Dear Car Talk:
Can you help me identify what is causing a burning oil smell in my car?
We drive a 2011 Subaru Forester X. The engine is leaking oil, and we think it's dripping down on a sensor, which is causing lights to turn on on the dashboard. How can we fix this? -- Mitch
You can fix it by pulling out your credit card, putting a pleading look on your face and handing the card to your mechanic, Mitch.
In our experience, the most common oil leaks on low-to-moderate mileage Foresters come from the valve cover gaskets. The oil leaks down from there onto the front exhaust pipe, which gets very hot. The instant a drop of oil hits that exhaust pipe, it starts to burn, and produces a very strong smell.
That smell wafts into the nearby fresh air vent at the bottom of your windshield, and from there, right into the passenger compartment and up your nostrils, where it causes you to feel lightheaded and seek out brochures for 2019 Subarus. It doesn't take much oil at all to make a lot of smell. A drop or two will do it.
Replacing the valve cover gaskets is not a big deal. It'll cost you a couple of hundred bucks at most. Unfortunately, the higher your mileage, the greater the chance that it's something much worse: the cylinder head gaskets. To replace those gaskets, you have to remove the engine. That's a job that'll cost you over $1,000. Maybe way over.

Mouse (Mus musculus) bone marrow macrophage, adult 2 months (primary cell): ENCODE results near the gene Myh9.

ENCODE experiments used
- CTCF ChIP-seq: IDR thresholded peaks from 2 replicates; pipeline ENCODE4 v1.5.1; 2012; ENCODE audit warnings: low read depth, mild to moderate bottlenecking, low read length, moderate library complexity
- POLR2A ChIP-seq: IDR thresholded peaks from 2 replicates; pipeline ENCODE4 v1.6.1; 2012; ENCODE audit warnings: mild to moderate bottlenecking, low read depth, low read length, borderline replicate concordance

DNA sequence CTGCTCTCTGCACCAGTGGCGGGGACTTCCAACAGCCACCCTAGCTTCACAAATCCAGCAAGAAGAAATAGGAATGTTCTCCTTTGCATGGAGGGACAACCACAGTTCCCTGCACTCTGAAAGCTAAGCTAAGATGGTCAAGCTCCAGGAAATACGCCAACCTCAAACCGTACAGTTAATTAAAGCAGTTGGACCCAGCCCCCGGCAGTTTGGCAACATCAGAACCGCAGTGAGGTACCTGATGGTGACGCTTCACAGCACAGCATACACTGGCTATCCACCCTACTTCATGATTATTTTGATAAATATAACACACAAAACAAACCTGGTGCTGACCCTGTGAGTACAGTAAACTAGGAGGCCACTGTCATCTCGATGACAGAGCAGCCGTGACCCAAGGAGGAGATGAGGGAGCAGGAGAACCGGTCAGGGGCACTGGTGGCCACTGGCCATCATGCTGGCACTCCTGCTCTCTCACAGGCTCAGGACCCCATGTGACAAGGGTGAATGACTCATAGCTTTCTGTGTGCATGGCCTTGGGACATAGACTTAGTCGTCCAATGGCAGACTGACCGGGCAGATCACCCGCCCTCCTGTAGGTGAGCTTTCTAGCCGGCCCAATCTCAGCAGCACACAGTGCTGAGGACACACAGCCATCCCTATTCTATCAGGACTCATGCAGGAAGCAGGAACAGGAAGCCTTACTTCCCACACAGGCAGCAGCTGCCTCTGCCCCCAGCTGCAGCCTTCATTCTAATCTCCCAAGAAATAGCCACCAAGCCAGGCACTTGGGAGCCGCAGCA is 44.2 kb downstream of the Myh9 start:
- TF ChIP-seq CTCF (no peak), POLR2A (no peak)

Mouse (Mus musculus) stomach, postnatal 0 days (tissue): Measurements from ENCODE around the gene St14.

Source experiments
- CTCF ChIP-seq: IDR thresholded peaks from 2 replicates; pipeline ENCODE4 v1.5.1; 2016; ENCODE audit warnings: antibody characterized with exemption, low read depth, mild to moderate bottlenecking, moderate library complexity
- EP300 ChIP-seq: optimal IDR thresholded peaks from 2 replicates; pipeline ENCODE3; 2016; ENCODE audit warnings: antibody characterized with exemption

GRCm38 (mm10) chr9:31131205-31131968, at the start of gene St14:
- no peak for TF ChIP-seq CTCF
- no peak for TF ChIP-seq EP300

So, a test is in order. We start by cleaning the whole area because it's always an oil-soaked mess. Then we insert a fluorescent dye into the oil. After running the car for a few hours, we shine a black light on the areas that we suspect are leaking. That usually tells us exactly where the leak is coming from.
If you're lucky, and you've lived a good, clean life, it'll be a valve gasket or two. I've never seen so much oil leak that it shorted out a sensor. So, if you've got dashboard lights coming on, those may be unrelated to the oil leak.
Start by figuring out what's leaking. Then your mechanic can scan the computer and figure out which sensor needs to be replaced.
Once you have the full picture of what it's going to cost to bring this Forester back up to snuff, you can make an informed decision about whether to fix it or grab those 2019 brochures. Good luck, Mitch.